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Conservation Canines Program Overview


Conservation issues are complex, with multifaceted problems combining to create the decline of a species or habitat. An abundance of information is necessary to tease apart the problems so solutions can be implemented. Fortunately, that information can be found quickly by utilizing a long-time best friend of humans: the domestic dog. 

The Conservation Canines program combines the precision and efficiency of detection dogs to readily locate wildlife scat (feces) samples. After analysis in a lab, the samples provide a wide variety of genetic, physiological, toxicological and dietary information that reveals the details of an ecological tapestry. These indicators enable us to ascertain species abundance, distribution, resource use, and physiological health all in relation to the environmental pressure(s) the species is encountering.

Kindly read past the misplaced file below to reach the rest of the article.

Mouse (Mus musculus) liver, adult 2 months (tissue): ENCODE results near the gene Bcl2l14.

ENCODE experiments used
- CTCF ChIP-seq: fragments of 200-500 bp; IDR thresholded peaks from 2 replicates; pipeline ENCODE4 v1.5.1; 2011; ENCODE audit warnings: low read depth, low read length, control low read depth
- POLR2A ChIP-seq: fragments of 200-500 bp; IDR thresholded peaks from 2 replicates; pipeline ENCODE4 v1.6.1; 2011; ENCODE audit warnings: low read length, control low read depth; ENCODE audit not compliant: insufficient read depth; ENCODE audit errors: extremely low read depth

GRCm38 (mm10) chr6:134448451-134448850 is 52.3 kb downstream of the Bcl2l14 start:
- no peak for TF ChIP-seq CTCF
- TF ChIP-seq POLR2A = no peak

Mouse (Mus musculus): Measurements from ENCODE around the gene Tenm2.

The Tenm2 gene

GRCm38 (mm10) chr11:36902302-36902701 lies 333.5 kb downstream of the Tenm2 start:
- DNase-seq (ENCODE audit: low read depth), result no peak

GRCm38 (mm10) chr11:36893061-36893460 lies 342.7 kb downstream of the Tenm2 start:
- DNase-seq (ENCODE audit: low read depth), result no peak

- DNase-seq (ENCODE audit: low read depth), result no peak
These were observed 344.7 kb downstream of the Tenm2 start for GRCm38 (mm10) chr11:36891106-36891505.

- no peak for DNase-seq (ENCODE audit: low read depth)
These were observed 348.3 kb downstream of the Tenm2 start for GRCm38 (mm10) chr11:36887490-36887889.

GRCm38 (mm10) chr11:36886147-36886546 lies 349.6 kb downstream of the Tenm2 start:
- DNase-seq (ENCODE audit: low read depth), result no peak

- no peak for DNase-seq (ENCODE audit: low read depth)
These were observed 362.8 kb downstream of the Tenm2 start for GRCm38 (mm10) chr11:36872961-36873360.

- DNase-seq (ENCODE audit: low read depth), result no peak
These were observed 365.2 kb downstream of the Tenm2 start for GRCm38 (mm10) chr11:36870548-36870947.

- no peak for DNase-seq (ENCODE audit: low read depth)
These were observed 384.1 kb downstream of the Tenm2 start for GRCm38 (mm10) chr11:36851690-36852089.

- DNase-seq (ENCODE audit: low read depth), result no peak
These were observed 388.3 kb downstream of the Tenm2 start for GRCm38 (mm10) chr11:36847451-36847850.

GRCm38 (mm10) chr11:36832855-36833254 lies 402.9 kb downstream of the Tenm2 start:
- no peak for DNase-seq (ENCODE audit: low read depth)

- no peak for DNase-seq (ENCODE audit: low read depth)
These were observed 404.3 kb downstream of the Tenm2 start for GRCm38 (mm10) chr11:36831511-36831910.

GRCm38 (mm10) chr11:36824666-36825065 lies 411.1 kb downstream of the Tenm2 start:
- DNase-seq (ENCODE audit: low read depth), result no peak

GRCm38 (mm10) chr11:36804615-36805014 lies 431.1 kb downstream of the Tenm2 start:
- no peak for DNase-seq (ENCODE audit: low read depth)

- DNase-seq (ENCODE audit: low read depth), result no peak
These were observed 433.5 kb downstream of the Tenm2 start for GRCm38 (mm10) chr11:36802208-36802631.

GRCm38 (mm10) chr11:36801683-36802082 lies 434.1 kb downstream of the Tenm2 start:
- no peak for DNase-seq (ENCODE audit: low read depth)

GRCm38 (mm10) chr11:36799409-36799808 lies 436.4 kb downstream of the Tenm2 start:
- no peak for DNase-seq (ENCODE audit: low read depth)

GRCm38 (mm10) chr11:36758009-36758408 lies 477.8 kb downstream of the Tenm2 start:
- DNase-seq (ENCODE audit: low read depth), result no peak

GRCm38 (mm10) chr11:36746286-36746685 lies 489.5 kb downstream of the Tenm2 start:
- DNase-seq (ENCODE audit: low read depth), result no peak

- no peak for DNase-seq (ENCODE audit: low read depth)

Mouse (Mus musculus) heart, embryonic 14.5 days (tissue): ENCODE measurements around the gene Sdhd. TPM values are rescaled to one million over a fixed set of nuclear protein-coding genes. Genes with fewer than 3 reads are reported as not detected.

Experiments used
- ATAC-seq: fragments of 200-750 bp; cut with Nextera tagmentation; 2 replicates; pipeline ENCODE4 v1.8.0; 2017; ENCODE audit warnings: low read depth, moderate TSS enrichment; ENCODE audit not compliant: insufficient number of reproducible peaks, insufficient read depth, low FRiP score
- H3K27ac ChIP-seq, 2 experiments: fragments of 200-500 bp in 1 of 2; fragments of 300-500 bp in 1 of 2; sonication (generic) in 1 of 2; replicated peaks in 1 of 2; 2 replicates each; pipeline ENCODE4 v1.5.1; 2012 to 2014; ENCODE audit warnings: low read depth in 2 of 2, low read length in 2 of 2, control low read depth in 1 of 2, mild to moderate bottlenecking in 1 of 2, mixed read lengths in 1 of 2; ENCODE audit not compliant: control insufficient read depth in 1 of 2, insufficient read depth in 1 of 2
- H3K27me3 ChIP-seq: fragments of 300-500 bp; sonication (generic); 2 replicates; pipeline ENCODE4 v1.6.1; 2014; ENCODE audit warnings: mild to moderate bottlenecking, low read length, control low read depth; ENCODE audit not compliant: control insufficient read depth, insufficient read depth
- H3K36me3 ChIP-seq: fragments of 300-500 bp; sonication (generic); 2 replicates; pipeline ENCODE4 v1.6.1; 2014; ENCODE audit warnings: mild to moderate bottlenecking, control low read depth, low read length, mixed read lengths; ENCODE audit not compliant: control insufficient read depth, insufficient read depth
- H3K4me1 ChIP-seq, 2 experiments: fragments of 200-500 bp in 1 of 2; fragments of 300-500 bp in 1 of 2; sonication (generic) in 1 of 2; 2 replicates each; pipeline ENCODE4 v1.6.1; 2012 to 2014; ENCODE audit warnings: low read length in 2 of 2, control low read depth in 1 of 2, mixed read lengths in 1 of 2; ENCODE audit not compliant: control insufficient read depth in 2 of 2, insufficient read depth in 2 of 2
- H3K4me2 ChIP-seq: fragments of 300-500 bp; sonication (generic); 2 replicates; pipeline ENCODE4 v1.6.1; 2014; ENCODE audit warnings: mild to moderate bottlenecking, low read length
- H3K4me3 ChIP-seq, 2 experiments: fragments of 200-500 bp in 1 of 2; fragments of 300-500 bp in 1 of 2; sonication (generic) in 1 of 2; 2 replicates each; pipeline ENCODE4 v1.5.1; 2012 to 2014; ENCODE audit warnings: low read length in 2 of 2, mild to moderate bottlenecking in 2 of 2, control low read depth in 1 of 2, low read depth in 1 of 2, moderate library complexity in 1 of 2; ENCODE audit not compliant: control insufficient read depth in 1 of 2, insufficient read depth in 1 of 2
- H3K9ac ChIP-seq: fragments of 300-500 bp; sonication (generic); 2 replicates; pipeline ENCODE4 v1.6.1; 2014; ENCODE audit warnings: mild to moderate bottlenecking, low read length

Our scat detection dogs can quickly locate samples from multiple species simultaneously across large, remote areas repeatedly over time. Our dogs minimize the sampling bias that can occur with traditional wildlife detection methods (remote cameras, radio-collaring, hair snags, and trapping). No other method can acquire such a vast amount of reliable information in so short a time, making this approach incredibly valuable for conservation planners and land managers.

 

A program of the University of Washington's Center For Conservation Biology

Content © 2018 by Conservation Canines

Photos © Jaymi Heimbuch Photography, LLC. Contact directly for image licensing and permissions.